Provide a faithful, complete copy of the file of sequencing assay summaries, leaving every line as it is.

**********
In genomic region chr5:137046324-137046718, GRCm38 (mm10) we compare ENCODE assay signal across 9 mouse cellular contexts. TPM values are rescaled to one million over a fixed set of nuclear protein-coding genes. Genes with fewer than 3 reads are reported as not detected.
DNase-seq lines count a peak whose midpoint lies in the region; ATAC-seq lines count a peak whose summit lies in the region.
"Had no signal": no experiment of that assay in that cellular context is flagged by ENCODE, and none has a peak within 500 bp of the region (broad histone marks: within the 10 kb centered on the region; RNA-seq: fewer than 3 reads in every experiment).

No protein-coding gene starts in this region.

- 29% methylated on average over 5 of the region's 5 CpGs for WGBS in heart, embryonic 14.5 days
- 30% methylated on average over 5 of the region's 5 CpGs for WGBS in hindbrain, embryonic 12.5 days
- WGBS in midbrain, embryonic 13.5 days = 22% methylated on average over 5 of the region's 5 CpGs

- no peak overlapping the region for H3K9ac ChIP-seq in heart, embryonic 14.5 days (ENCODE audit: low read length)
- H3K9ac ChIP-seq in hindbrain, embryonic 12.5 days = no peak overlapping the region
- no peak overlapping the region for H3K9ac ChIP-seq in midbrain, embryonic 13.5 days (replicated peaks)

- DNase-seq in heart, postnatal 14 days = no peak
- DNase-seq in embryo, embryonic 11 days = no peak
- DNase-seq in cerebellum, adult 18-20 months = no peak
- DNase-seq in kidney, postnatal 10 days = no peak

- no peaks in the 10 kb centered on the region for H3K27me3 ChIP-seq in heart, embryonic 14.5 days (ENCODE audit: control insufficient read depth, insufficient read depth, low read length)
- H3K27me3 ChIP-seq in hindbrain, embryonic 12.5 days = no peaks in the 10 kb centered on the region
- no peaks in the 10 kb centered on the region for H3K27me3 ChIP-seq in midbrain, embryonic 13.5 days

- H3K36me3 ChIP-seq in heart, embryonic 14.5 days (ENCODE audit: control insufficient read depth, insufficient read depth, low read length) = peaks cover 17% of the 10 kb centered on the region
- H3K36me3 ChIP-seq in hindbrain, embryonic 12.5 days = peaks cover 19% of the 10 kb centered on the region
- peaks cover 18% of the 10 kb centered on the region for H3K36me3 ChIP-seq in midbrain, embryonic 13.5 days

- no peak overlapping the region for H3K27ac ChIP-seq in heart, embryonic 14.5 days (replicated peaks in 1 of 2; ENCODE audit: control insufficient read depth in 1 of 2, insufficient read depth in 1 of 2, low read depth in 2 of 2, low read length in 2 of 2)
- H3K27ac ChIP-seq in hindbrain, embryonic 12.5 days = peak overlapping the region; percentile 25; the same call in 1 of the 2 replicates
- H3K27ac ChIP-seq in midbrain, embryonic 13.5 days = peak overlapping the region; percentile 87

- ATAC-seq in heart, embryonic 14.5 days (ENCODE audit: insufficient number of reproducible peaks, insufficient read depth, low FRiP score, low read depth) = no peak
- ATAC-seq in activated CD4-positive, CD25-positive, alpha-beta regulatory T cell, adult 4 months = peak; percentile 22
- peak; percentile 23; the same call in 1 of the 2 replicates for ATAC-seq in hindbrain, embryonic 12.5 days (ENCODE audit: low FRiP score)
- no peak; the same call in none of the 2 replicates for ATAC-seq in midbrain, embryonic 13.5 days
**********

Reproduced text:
In genomic region chr5:137046324-137046718, GRCm38 (mm10) we compare ENCODE assay signal across 9 mouse cellular contexts. TPM values are rescaled to one million over a fixed set of nuclear protein-coding genes. Genes with fewer than 3 reads are reported as not detected.
DNase-seq lines count a peak whose midpoint lies in the region; ATAC-seq lines count a peak whose summit lies in the region.
"Had no signal": no experiment of that assay in that cellular context is flagged by ENCODE, and none has a peak within 500 bp of the region (broad histone marks: within the 10 kb centered on the region; RNA-seq: fewer than 3 reads in every experiment).

No protein-coding gene starts in this region.

- 29% methylated on average over 5 of the region's 5 CpGs for WGBS in heart, embryonic 14.5 days
- 30% methylated on average over 5 of the region's 5 CpGs for WGBS in hindbrain, embryonic 12.5 days
- WGBS in midbrain, embryonic 13.5 days = 22% methylated on average over 5 of the region's 5 CpGs

- no peak overlapping the region for H3K9ac ChIP-seq in heart, embryonic 14.5 days (ENCODE audit: low read length)
- H3K9ac ChIP-seq in hindbrain, embryonic 12.5 days = no peak overlapping the region
- no peak overlapping the region for H3K9ac ChIP-seq in midbrain, embryonic 13.5 days (replicated peaks)

- DNase-seq in heart, postnatal 14 days = no peak
- DNase-seq in embryo, embryonic 11 days = no peak
- DNase-seq in cerebellum, adult 18-20 months = no peak
- DNase-seq in kidney, postnatal 10 days = no peak

- no peaks in the 10 kb centered on the region for H3K27me3 ChIP-seq in heart, embryonic 14.5 days (ENCODE audit: control insufficient read depth, insufficient read depth, low read length)
- H3K27me3 ChIP-seq in hindbrain, embryonic 12.5 days = no peaks in the 10 kb centered on the region
- no peaks in the 10 kb centered on the region for H3K27me3 ChIP-seq in midbrain, embryonic 13.5 days

- H3K36me3 ChIP-seq in heart, embryonic 14.5 days (ENCODE audit: control insufficient read depth, insufficient read depth, low read length) = peaks cover 17% of the 10 kb centered on the region
- H3K36me3 ChIP-seq in hindbrain, embryonic 12.5 days = peaks cover 19% of the 10 kb centered on the region
- peaks cover 18% of the 10 kb centered on the region for H3K36me3 ChIP-seq in midbrain, embryonic 13.5 days

- no peak overlapping the region for H3K27ac ChIP-seq in heart, embryonic 14.5 days (replicated peaks in 1 of 2; ENCODE audit: control insufficient read depth in 1 of 2, insufficient read depth in 1 of 2, low read depth in 2 of 2, low read length in 2 of 2)
- H3K27ac ChIP-seq in hindbrain, embryonic 12.5 days = peak overlapping the region; percentile 25; the same call in 1 of the 2 replicates
- H3K27ac ChIP-seq in midbrain, embryonic 13.5 days = peak overlapping the region; percentile 87

- ATAC-seq in heart, embryonic 14.5 days (ENCODE audit: insufficient number of reproducible peaks, insufficient read depth, low FRiP score, low read depth) = no peak
- ATAC-seq in activated CD4-positive, CD25-positive, alpha-beta regulatory T cell, adult 4 months = peak; percentile 22
- peak; percentile 23; the same call in 1 of the 2 replicates for ATAC-seq in hindbrain, embryonic 12.5 days (ENCODE audit: low FRiP score)
- no peak; the same call in none of the 2 replicates for ATAC-seq in midbrain, embryonic 13.5 days